Change in the Workplace

How to protect your career when senior management changes

Organizational change

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Change makes most people uneasy. When that change is in your workplace and threatens your livelihood, that uneasiness can become abject fear and it may, if you let it, tremendously impact your career. Your response can make a significant difference to the long-term effects. Find out how to respond effectively when your employer is undergoing a major transition, such as one to its senior management team.

What Changes May Occur

Changes to organizations' senior management teams happen all the time. They are often the result of entities merging, being spun off, or getting acquired by private equity firms that buy up companies as investments.

Changes to an entity's management team may also occur for reasons that are unrelated to mergers and acquisitions. Boards of directors may decide to bring in new talent to replace underperforming CEOs, or upper-level managers may leave on their own. New chief executives, in turn, could bring in new mid and lower level managers to help them turn things around. Regardless of what precipitated it, a management change will alter your workplace in some way.

The Impact of Management Change on Your Workplace

A new management team may institute new rules and procedures, especially if your small, casually run organization is bought by a larger, more formally operated one. For instance, employees may have to follow processes for calling out and or requesting vacation time that were not in place before. Where limits on taking time off may have been somewhat lax, the folks running your company could stipulate how many sick and personal days they will allow. Your somewhat flexible old boss who didn't care what time you showed up as long as you worked a full day may have been replaced by a strict one who expects everyone to show up at a specific time every day.

The effect new management will have on the company culture—an organization's personality based on its values and underlying philosophies—may be subtle or quite noticeable. A casual workplace may become formal, or vice versa, for example. Your new boss may frown on the big birthday celebrations that used to happen in the break room at least once a week or may encourage parties when your prior boss didn't allow them. A workplace that forced you into wearing business attire every day may now allow casual dress. While going from a strict boss to a more laid-back one may sound good, it can also be disconcerting.

Even though adapting to revamped rules and procedures, and even a new company culture may be a bit unpleasant, you will probably be able to adjust to them with some effort. Other changes, however, are less pleasant, and can significantly affect your career. When one company merges with or is acquired by another, there will be duplication in lines of business and departments. An organization doesn't need two accounting and human resources departments, for instance, and therefore some employees will be excessed. Elimination of lines of business will also result in layoffs.

When new leaders come into a company, there is a trickle-down effect on those members of the organization who report to them including lower-level managers and the rank and file. You may someday find yourself facing challenges due to workplace changes like this. Your reaction to these transitions could have profound consequences on your career. Follow these dos and don'ts to cope with changes in your workplace that come about when new senior management arrives on the scene.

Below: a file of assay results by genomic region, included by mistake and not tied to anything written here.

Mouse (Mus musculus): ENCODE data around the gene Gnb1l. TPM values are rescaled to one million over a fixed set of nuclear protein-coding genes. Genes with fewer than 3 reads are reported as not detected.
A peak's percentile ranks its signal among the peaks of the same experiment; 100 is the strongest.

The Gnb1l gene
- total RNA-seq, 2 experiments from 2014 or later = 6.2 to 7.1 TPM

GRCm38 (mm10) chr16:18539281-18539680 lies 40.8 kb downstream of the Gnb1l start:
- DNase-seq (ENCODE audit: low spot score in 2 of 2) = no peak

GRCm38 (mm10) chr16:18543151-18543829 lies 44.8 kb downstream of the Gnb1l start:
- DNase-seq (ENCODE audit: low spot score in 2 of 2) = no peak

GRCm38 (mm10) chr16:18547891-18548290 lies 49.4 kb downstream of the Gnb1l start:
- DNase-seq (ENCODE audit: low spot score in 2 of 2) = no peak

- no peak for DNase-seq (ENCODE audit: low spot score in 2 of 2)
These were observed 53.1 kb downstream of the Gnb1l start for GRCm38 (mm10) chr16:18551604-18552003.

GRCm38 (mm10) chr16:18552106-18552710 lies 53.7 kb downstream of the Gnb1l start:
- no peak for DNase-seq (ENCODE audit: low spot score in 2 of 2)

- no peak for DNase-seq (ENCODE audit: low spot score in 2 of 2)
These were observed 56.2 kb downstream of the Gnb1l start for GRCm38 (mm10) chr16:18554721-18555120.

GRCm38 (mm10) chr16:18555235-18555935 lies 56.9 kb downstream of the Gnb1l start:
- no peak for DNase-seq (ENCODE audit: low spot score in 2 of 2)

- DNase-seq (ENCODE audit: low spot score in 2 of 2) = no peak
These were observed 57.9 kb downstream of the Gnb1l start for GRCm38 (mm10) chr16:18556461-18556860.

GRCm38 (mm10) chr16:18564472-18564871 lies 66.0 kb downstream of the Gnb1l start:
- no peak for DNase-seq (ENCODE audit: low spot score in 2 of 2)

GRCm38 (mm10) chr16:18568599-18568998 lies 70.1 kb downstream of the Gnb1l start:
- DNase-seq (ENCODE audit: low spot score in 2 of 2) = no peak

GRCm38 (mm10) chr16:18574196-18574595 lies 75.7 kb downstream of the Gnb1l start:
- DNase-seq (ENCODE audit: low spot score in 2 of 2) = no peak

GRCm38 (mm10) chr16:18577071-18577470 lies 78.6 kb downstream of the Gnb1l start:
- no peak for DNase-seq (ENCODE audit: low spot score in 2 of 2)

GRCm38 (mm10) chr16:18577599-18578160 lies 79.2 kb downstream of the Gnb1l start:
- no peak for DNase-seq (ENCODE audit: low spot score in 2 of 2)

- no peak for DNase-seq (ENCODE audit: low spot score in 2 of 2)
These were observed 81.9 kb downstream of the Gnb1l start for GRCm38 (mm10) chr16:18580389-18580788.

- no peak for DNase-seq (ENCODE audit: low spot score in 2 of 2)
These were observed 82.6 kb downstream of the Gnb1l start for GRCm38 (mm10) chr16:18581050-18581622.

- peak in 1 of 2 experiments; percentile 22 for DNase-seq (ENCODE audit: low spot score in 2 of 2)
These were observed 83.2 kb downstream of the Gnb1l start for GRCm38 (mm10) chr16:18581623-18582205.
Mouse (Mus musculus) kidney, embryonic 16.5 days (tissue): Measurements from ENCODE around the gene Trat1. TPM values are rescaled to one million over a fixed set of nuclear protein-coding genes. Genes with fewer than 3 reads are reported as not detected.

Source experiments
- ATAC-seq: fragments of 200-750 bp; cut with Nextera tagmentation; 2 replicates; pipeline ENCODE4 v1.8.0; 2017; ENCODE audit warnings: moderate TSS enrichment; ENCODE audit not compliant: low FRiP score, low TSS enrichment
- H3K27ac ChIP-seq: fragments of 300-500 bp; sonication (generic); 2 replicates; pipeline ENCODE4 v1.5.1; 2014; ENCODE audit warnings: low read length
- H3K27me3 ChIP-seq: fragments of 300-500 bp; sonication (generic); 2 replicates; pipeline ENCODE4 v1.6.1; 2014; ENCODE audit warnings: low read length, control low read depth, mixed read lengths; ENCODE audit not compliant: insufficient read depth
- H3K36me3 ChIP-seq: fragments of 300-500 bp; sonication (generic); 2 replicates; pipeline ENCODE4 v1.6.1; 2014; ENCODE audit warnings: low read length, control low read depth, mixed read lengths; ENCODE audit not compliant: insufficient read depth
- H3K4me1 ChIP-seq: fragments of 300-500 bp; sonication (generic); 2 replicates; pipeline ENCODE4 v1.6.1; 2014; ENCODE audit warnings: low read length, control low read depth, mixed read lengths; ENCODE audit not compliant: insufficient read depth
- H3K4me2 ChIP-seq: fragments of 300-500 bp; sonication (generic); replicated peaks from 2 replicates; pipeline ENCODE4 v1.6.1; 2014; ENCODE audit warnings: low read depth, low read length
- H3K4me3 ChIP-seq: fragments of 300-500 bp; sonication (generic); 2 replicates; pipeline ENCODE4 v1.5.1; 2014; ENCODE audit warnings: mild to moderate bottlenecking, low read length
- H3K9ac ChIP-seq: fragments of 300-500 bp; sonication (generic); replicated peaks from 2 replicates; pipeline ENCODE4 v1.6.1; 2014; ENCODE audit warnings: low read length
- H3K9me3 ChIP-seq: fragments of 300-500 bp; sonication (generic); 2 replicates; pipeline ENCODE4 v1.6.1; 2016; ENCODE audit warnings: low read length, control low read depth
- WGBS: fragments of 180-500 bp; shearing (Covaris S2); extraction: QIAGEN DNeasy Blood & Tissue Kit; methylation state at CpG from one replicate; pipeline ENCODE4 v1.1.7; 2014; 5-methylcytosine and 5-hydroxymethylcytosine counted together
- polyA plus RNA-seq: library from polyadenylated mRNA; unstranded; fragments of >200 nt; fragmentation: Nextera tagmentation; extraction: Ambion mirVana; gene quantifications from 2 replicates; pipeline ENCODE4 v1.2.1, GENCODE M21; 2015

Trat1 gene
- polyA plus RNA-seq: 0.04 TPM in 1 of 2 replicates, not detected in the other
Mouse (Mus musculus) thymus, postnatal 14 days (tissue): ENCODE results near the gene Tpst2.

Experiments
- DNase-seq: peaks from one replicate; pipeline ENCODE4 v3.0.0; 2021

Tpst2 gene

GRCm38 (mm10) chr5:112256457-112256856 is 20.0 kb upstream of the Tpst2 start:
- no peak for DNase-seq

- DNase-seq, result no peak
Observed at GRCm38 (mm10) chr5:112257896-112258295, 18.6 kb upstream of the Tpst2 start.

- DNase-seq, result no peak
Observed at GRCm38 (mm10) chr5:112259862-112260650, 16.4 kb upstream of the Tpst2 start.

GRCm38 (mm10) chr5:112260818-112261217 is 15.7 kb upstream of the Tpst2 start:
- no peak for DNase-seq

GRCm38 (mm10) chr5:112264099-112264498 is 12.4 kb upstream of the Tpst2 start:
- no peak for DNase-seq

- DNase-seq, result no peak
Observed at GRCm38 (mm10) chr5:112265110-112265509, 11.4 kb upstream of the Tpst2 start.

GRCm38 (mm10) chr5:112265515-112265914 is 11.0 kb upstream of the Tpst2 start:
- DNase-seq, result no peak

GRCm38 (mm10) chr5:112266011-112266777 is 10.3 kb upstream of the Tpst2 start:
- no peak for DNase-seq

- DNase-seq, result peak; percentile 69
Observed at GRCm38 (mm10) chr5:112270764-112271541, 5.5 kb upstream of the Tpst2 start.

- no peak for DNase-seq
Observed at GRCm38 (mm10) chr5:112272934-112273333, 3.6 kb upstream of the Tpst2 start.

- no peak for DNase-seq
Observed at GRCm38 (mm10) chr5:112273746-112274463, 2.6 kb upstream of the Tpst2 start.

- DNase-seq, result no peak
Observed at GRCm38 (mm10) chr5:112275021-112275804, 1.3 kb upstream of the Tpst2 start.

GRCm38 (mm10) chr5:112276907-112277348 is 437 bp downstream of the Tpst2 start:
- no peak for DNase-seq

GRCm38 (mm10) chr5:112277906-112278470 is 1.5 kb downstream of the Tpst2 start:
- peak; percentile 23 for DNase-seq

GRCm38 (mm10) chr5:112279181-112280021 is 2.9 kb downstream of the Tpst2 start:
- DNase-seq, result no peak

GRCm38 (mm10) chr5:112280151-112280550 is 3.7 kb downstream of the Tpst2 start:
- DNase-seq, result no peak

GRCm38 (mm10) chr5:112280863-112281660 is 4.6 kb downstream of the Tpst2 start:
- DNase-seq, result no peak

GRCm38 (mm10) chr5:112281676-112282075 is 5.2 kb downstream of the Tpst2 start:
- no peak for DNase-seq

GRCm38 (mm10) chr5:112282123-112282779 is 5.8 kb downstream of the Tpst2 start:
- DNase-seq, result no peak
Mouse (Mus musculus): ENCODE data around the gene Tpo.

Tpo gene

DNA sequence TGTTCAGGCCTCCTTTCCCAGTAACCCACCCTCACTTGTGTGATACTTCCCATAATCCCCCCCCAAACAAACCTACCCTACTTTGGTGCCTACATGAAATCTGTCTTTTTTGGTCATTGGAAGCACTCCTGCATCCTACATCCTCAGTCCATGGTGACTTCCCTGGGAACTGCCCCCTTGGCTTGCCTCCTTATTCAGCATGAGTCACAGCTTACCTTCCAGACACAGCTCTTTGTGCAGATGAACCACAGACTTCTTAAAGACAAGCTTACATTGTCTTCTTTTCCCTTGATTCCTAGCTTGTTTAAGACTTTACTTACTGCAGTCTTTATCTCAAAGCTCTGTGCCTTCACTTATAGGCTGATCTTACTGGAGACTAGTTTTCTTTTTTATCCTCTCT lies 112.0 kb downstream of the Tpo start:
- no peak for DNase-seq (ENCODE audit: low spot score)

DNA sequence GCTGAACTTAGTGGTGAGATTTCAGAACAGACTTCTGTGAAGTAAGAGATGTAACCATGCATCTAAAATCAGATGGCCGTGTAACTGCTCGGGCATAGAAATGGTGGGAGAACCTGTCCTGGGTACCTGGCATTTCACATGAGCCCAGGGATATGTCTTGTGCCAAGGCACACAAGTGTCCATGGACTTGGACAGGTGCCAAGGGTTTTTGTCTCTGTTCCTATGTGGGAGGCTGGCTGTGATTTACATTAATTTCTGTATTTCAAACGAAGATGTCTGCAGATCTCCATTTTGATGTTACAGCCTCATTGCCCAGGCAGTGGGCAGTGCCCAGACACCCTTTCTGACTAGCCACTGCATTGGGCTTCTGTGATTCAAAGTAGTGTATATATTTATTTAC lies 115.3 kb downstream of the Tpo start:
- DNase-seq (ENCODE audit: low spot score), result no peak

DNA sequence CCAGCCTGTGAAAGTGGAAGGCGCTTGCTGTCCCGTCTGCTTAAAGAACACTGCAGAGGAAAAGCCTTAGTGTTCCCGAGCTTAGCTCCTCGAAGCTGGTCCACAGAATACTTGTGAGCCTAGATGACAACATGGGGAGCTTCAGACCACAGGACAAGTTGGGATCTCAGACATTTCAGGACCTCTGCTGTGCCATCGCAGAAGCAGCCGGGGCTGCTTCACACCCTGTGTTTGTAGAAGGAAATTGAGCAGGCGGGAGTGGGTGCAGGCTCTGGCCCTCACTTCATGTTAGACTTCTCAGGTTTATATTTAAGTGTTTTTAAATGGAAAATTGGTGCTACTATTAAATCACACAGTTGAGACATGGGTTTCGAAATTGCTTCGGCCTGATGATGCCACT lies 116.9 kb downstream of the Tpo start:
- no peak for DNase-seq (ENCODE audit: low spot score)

Tips for Facing the Challenges of Workplace Change

  • Become an Expert on the Changes: The more you know about what is happening, the better you will be able to react to it. Do company research to learn about the nature of the merger or acquisition or whatever else is at the root of the management change. If your employer is a publicly-held entity, it is required to make this information available to shareholders. That means it must file documents about it with the Securities and Exchange Commission (SEC). It will be more difficult, but not impossible, to find information about a privately-held company. Consult trade publications and other media that publish business news.
  • Get to Know the New Management Team: Attend any events your company may hold to introduce the new team to the staff. When you encounter an unfamiliar face around the office, initiate a conversation. Continue your online research to learn about new personnel. Your professional network can also be instrumental when gathering information about your new bosses.
  • Be Realistic About the Changes: People, in general, bristle at change, but it is important to note that not all changes are bad nor are they all good. Some may lead to improvements that may increase your job satisfaction, but others may make you dislike going to work. Approach this transition with an open mind. Understand some changes may require time to get used to and some may continue to make you feel uncomfortable no matter what you do.
  • Have a Plan In Place: Unfortunately, a workplace change may lead to your having to look for new employment. It may be for reasons beyond your control, for example, an organizational restructuring that results in the company eliminating your position or a manager bringing in his or her own people to replace you. Start preparing for a layoff as soon as whispers of the transition begin and activate your plan when necessary. Better to have it ready and not have to use it than to be blind-sided by a layoff. If your job is secure, but you decide to move on anyway, your plan can also help with that.